In my teenage years, I think it just got a lot worst because all of us that have grown up have gone through adolescence and puberty. You just really are unsure of yourself and you’re trying to figure out who you are. The last thing that I needed was more upset and more irritation from a psychological standpoint. I played softball. I was in the musicals at school. In high school, I was into music and singing in theater. I had physical trauma from car accidents and different things and sadly, there was some physical abuse as well. By the time that I was fourteen, the State of Iowa recommended that I didn’t live with my father and his third wife anymore. I ended up right back at my grandma and grandpa’s house and I lived there from the end of 8th grade through the beginning of my senior year. When you look at how people make choices in their life, I didn’t have a lot of confidence with who I was. I didn’t have a lot of confidence in my situation. Even though my grandparents provided material structure, there wasn’t a lot of emotional and mental support. When I started dating, I started dating a guy that probably wasn’t the best for me on an emotional situation.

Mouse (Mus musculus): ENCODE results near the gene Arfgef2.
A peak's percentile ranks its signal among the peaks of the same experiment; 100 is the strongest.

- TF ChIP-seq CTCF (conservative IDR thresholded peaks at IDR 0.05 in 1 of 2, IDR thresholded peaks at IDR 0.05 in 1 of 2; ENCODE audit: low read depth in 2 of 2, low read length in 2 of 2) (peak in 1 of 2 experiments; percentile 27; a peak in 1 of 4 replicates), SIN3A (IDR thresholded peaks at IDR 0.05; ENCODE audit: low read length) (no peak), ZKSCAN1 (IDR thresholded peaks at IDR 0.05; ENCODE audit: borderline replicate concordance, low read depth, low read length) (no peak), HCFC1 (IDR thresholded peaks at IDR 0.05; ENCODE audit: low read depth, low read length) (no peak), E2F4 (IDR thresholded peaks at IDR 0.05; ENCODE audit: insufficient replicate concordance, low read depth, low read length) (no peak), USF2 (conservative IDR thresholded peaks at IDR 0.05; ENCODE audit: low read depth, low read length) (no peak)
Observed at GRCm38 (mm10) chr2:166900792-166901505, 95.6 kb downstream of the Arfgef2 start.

At seventeen, I thought that I knew everything just like every seventeen in the world thinks. I moved out with my then boyfriend. I ended up actually transferring high school, it was my senior year, and basically doing it on my own at the end of my high school career. By the time I graduated high school, I had made enough money that I could move out on my own and get an apartment. I Immediately, Robert, my boyfriend in high school, moved in with me. We left his mom’s house and we moved into our own apartment. I think we graduated in May and by September I was pregnant with my first daughter. I was eighteen years old in a pretty tumultuous relationship with a not so supportive and immature person, and then I was pregnant. From a physiological standpoint, our frontal lobes aren’t even developed until we are 25. I have a lot of opinions about when marriage should happen and when people should procreate, but that’s because of my broken circumstances. There are some people that are very mature and some people that could probably handle all that kind of stuff when they’re a little younger, but for me, it just wasn’t a good thing. The good thing that came from that was my amazing daughter, Lauren, who is now eighteen herself. I look at her and I think, “I was younger than her doing more adult things because of the choices that I had made.”